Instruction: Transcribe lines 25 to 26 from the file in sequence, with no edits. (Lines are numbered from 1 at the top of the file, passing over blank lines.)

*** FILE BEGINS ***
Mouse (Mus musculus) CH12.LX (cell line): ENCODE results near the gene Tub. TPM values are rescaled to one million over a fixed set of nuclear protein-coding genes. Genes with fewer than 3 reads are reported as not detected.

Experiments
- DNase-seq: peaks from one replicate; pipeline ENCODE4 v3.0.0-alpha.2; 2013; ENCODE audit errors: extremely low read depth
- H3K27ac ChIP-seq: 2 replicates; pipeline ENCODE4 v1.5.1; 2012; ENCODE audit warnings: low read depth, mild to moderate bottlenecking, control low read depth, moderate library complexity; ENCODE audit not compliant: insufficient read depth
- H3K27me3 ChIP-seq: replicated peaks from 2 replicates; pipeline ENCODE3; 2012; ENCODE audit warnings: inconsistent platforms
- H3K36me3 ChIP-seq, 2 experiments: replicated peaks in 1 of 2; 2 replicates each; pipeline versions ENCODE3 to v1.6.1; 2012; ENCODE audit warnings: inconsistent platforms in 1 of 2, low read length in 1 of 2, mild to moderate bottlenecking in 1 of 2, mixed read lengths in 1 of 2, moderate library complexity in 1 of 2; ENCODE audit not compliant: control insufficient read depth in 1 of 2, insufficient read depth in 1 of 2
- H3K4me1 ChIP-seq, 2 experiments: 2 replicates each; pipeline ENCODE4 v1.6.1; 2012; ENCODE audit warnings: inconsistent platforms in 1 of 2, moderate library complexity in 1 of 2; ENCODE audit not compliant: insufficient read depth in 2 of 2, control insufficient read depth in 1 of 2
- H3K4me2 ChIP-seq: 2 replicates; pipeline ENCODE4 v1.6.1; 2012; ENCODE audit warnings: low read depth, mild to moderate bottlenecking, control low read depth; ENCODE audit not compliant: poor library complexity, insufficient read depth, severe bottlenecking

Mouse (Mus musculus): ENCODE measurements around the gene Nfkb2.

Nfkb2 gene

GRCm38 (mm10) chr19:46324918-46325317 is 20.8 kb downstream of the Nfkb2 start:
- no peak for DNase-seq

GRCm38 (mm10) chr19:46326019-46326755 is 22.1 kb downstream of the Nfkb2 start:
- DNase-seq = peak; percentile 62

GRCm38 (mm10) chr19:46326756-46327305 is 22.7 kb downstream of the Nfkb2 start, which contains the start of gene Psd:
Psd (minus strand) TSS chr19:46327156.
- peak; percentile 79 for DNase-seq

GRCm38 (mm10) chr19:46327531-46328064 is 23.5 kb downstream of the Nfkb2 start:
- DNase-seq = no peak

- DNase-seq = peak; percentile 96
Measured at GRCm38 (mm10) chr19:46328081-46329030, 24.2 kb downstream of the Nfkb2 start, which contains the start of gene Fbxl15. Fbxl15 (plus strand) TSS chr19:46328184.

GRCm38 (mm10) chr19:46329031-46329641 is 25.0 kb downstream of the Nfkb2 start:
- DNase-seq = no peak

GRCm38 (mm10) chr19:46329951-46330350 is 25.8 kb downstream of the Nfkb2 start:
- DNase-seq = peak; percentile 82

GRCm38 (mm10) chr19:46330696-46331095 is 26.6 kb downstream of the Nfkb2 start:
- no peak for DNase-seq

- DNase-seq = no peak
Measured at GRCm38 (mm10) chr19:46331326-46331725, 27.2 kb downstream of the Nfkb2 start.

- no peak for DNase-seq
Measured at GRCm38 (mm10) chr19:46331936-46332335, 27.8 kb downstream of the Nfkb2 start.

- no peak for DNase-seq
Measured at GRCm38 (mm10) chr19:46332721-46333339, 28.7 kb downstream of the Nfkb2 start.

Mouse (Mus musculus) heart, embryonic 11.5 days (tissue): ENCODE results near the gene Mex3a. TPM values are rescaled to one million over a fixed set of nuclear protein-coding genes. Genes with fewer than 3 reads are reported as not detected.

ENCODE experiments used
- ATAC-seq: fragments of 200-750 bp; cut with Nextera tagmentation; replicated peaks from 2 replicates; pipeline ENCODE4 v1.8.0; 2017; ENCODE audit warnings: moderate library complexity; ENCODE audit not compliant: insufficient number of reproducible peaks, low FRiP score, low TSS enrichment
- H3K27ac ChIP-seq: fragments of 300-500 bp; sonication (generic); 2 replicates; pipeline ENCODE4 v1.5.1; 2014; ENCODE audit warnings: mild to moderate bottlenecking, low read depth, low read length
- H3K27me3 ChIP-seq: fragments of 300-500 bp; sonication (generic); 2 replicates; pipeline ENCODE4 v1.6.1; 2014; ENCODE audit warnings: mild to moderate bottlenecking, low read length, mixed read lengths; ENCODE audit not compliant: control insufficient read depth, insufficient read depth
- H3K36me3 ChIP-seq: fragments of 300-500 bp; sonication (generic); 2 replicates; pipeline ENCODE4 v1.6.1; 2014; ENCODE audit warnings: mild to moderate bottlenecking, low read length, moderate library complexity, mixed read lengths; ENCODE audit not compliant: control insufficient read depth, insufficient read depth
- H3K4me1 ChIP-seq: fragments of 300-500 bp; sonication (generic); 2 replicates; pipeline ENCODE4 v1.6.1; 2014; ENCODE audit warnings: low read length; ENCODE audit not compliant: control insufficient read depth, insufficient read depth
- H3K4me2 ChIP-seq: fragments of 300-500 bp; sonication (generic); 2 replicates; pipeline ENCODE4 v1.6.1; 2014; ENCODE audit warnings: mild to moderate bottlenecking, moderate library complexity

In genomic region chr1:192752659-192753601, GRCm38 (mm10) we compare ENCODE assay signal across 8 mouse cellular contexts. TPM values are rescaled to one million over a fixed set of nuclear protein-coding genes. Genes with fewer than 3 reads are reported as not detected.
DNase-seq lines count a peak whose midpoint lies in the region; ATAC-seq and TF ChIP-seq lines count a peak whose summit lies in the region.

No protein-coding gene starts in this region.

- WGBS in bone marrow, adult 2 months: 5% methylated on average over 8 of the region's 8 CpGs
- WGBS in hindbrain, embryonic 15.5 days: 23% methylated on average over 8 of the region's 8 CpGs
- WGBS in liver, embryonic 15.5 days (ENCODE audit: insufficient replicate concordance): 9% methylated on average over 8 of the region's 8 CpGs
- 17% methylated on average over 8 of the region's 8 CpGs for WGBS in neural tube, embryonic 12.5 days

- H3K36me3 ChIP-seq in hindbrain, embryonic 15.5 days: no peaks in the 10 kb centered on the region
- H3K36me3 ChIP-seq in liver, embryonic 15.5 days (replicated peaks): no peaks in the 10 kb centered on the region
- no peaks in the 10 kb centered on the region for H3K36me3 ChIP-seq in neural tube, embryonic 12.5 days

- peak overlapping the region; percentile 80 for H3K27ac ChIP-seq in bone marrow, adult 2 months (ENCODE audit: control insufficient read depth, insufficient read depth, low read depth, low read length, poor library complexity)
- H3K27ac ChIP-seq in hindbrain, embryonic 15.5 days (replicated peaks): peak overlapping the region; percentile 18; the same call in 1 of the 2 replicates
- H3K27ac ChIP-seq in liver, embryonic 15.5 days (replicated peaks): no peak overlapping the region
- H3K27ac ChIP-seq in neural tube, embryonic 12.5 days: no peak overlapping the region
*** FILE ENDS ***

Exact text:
- DNase-seq = peak; percentile 82

GRCm38 (mm10) chr19:46330696-46331095 is 26.6 kb downstream of the Nfkb2 start: